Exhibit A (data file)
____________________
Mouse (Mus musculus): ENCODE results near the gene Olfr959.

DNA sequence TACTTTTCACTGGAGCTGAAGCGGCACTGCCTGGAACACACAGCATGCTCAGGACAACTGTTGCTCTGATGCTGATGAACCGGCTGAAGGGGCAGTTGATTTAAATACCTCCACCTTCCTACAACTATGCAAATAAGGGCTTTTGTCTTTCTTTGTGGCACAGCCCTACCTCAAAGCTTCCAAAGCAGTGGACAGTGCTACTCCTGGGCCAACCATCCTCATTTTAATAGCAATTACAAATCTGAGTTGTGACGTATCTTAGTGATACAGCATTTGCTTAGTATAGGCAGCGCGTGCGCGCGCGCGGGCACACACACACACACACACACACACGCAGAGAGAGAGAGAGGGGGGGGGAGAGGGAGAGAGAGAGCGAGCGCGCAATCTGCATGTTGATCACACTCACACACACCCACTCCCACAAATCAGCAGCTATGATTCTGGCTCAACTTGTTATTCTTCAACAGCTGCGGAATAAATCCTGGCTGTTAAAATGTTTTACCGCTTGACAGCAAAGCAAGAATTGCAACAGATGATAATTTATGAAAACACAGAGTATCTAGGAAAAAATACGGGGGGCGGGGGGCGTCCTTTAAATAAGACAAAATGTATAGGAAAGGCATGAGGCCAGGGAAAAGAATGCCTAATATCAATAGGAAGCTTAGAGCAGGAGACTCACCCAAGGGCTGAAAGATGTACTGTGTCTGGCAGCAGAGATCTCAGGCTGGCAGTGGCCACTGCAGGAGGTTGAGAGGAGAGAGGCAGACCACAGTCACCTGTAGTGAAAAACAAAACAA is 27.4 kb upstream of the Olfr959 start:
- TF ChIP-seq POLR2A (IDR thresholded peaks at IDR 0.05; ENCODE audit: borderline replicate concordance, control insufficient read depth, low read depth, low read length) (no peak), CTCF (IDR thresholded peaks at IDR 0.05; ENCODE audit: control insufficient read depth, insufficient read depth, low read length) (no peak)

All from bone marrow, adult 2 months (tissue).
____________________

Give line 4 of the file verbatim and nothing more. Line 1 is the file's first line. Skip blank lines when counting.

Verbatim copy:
All from bone marrow, adult 2 months (tissue).